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Friday, October 15, 2010

The Best Rifle Caliber to Hunt Big Game With

This has been a debate for many years and will continue to be a debate among hunters for all eternity. There's many different calibers of rifles to choose from. The most popular being the.270 and 30.06. More recently the 7mm and.300 have started to become mainstream rifles to take big game hunting. Most will agree it all depends on what type of animal you're hunting. Obviously using a.270 with a low grain cartridge for a full grown bull moose is not the best option. While some will argue it's ok if your shot placement is spot on.
5 months before my first big game hunt my father bought me my first Remington.270 bolt action. I loved that Remington.270 cause it was the rifle I shot and killed my first mule deer with, a beautiful 4-point buck. However when I started hunting elk I upgraded to a Remington 30.06 bolt action on my father's recommendation. I can still remember him saying "elk are very strong animals and are very hard to put down." That statement has stuck with me for many years and always comes to my mind when I'm elk hunting.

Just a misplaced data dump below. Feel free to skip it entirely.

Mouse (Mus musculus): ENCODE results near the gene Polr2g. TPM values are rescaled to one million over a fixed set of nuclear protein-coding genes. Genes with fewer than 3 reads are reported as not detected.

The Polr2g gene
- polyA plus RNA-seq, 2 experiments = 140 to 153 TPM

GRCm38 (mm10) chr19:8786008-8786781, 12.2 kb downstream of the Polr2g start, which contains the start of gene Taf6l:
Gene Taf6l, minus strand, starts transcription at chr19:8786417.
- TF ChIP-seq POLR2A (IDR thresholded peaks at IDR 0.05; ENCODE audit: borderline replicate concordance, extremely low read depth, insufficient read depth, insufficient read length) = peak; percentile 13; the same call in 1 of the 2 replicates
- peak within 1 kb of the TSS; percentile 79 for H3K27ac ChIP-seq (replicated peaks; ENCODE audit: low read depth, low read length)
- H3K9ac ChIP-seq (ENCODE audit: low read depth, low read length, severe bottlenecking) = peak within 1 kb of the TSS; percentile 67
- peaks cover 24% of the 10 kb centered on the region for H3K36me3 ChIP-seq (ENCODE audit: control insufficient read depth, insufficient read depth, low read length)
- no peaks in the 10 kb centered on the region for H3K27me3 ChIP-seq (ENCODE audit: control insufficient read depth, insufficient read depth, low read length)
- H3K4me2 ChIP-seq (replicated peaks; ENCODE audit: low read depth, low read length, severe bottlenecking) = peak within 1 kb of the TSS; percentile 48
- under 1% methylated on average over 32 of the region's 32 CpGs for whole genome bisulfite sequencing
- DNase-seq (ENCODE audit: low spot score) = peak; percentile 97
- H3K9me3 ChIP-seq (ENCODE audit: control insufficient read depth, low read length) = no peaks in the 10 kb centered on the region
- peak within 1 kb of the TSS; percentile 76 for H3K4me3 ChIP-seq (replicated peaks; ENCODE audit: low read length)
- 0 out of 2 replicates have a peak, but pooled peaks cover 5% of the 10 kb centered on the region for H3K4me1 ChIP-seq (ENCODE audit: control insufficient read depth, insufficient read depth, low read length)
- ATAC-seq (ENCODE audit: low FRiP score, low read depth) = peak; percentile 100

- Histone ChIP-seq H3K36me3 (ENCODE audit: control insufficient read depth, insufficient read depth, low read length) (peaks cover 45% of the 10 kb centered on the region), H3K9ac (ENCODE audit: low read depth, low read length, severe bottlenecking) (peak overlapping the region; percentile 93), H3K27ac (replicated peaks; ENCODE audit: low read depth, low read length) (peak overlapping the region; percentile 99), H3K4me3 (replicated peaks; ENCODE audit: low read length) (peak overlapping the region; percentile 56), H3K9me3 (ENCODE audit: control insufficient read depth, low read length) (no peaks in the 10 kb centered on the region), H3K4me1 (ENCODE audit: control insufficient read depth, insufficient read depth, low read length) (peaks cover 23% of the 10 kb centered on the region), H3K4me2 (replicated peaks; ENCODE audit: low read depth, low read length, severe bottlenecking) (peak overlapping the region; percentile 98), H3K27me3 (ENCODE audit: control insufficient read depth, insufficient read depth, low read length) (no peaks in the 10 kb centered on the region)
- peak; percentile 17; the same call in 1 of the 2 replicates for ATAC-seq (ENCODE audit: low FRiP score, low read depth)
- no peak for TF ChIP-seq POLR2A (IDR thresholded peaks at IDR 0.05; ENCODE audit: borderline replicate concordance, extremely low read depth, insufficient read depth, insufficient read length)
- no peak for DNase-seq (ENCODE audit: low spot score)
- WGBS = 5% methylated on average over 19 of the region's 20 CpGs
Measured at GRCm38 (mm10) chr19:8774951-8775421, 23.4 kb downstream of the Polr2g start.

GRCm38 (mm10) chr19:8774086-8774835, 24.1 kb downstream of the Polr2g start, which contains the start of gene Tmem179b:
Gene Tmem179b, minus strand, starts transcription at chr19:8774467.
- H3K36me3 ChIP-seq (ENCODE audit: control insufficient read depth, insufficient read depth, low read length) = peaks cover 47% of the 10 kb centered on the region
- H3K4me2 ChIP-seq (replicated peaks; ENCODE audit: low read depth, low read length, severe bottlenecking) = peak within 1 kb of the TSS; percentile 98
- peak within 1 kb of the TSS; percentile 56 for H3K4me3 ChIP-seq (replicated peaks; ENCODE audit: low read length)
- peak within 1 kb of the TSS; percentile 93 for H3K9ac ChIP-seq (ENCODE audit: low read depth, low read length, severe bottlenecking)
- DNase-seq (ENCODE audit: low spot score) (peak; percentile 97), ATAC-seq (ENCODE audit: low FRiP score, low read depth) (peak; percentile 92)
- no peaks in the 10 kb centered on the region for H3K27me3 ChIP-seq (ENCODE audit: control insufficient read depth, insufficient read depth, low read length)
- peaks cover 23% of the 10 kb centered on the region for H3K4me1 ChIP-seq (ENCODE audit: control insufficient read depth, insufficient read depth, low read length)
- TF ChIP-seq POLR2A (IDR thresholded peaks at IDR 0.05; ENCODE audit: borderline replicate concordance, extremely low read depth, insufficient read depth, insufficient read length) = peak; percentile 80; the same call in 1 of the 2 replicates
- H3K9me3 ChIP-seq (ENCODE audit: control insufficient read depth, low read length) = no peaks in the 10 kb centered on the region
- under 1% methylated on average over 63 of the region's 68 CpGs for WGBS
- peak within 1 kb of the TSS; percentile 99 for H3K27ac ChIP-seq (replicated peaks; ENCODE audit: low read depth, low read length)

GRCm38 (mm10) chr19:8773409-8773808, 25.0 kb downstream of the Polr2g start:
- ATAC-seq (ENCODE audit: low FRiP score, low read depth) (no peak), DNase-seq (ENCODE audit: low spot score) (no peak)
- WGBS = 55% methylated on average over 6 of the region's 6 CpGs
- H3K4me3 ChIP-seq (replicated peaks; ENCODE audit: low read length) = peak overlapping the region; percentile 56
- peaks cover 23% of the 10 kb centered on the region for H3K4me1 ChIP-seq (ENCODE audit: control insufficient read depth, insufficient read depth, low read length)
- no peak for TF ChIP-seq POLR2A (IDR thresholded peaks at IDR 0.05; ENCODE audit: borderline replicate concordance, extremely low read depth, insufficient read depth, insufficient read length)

I can still remember the first elk I shot and killed. The area I hunt is spike only so that makes my options easy. I spotted him 2 days into the hunt about 450 yards away from my position. He was a big majestic spike. He had to be two years old due to the size of his body and his antlers or his father was a great big bull. Anyway the first shot that hit him went straight through his vitals, which didn't stop him from moving downhill and I proceeded to put two more rounds into him finally bringing him down. I was in awe at the shear strength and power that these animals have. My father was definitely right.
My father uses a.300 semi-auto Browning which is a beautiful rifle and has a lot of knock down power. I sighted the scope in for him and ended up with a big ole bruise on my shoulder the next day.
For the last 10 years I've been using my Remington 30.06 to hunt mule deer and elk and that caliber seems to be the best for me.
When it comes to which rifle to use I recommend bigger is better and using the highest grain cartridge possible. The worst thing for a hunter is wounding an animal and not being able to find it. A lot of us can relate a story or two regarding that. Nothing makes a hunter feel worse than that. I make sure when I hit an animal it's going down. Another recommendation is to make sure you're practicing all year with your rifle, it is very true that a well placed shot from almost any rifle will put down a big game animal.
May all your hunting trips be good ones.

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